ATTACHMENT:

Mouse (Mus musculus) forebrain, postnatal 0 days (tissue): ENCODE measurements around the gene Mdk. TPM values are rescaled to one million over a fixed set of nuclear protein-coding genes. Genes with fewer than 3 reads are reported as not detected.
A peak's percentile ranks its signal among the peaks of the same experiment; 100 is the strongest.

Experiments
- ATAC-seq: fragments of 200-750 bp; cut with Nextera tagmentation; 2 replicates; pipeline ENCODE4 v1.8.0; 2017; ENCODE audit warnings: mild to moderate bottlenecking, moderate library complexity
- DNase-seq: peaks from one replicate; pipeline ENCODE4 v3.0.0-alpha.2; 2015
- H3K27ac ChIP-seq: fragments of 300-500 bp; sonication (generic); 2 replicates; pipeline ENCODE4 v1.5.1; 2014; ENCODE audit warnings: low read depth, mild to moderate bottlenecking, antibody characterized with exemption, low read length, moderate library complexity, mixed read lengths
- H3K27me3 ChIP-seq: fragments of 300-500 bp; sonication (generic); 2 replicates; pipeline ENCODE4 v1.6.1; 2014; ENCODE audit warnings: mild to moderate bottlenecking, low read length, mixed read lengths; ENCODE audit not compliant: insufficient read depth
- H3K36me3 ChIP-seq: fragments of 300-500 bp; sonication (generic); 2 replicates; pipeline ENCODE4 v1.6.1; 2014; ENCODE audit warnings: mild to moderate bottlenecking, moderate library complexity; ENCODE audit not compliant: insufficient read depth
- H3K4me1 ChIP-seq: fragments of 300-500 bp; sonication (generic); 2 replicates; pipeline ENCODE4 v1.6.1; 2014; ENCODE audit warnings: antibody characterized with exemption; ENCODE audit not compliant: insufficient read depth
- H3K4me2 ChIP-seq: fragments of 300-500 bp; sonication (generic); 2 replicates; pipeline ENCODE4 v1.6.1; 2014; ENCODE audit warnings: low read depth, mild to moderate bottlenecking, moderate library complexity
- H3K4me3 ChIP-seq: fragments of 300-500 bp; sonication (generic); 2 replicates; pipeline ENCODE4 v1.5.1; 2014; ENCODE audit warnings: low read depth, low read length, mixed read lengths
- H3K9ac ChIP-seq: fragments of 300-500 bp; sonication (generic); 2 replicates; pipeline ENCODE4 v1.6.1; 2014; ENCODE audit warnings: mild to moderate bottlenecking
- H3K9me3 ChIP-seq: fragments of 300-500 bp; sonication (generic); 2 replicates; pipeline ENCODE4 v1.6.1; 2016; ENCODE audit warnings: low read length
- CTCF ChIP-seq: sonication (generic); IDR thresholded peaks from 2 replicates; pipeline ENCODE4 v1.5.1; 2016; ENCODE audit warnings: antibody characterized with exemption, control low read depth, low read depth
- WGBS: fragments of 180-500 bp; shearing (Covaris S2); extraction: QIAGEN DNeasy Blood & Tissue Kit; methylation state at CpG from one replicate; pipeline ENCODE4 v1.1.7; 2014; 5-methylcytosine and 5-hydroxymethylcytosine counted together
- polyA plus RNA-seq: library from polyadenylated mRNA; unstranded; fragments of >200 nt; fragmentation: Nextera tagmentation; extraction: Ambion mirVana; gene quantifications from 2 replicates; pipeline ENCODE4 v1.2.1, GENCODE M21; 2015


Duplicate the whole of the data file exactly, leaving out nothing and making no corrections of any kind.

Mouse (Mus musculus) forebrain, postnatal 0 days (tissue): ENCODE measurements around the gene Mdk. TPM values are rescaled to one million over a fixed set of nuclear protein-coding genes. Genes with fewer than 3 reads are reported as not detected.
A peak's percentile ranks its signal among the peaks of the same experiment; 100 is the strongest.

Experiments
- ATAC-seq: fragments of 200-750 bp; cut with Nextera tagmentation; 2 replicates; pipeline ENCODE4 v1.8.0; 2017; ENCODE audit warnings: mild to moderate bottlenecking, moderate library complexity
- DNase-seq: peaks from one replicate; pipeline ENCODE4 v3.0.0-alpha.2; 2015
- H3K27ac ChIP-seq: fragments of 300-500 bp; sonication (generic); 2 replicates; pipeline ENCODE4 v1.5.1; 2014; ENCODE audit warnings: low read depth, mild to moderate bottlenecking, antibody characterized with exemption, low read length, moderate library complexity, mixed read lengths
- H3K27me3 ChIP-seq: fragments of 300-500 bp; sonication (generic); 2 replicates; pipeline ENCODE4 v1.6.1; 2014; ENCODE audit warnings: mild to moderate bottlenecking, low read length, mixed read lengths; ENCODE audit not compliant: insufficient read depth
- H3K36me3 ChIP-seq: fragments of 300-500 bp; sonication (generic); 2 replicates; pipeline ENCODE4 v1.6.1; 2014; ENCODE audit warnings: mild to moderate bottlenecking, moderate library complexity; ENCODE audit not compliant: insufficient read depth
- H3K4me1 ChIP-seq: fragments of 300-500 bp; sonication (generic); 2 replicates; pipeline ENCODE4 v1.6.1; 2014; ENCODE audit warnings: antibody characterized with exemption; ENCODE audit not compliant: insufficient read depth
- H3K4me2 ChIP-seq: fragments of 300-500 bp; sonication (generic); 2 replicates; pipeline ENCODE4 v1.6.1; 2014; ENCODE audit warnings: low read depth, mild to moderate bottlenecking, moderate library complexity
- H3K4me3 ChIP-seq: fragments of 300-500 bp; sonication (generic); 2 replicates; pipeline ENCODE4 v1.5.1; 2014; ENCODE audit warnings: low read depth, low read length, mixed read lengths
- H3K9ac ChIP-seq: fragments of 300-500 bp; sonication (generic); 2 replicates; pipeline ENCODE4 v1.6.1; 2014; ENCODE audit warnings: mild to moderate bottlenecking
- H3K9me3 ChIP-seq: fragments of 300-500 bp; sonication (generic); 2 replicates; pipeline ENCODE4 v1.6.1; 2016; ENCODE audit warnings: low read length
- CTCF ChIP-seq: sonication (generic); IDR thresholded peaks from 2 replicates; pipeline ENCODE4 v1.5.1; 2016; ENCODE audit warnings: antibody characterized with exemption, control low read depth, low read depth
- WGBS: fragments of 180-500 bp; shearing (Covaris S2); extraction: QIAGEN DNeasy Blood & Tissue Kit; methylation state at CpG from one replicate; pipeline ENCODE4 v1.1.7; 2014; 5-methylcytosine and 5-hydroxymethylcytosine counted together
- polyA plus RNA-seq: library from polyadenylated mRNA; unstranded; fragments of >200 nt; fragmentation: Nextera tagmentation; extraction: Ambion mirVana; gene quantifications from 2 replicates; pipeline ENCODE4 v1.2.1, GENCODE M21; 2015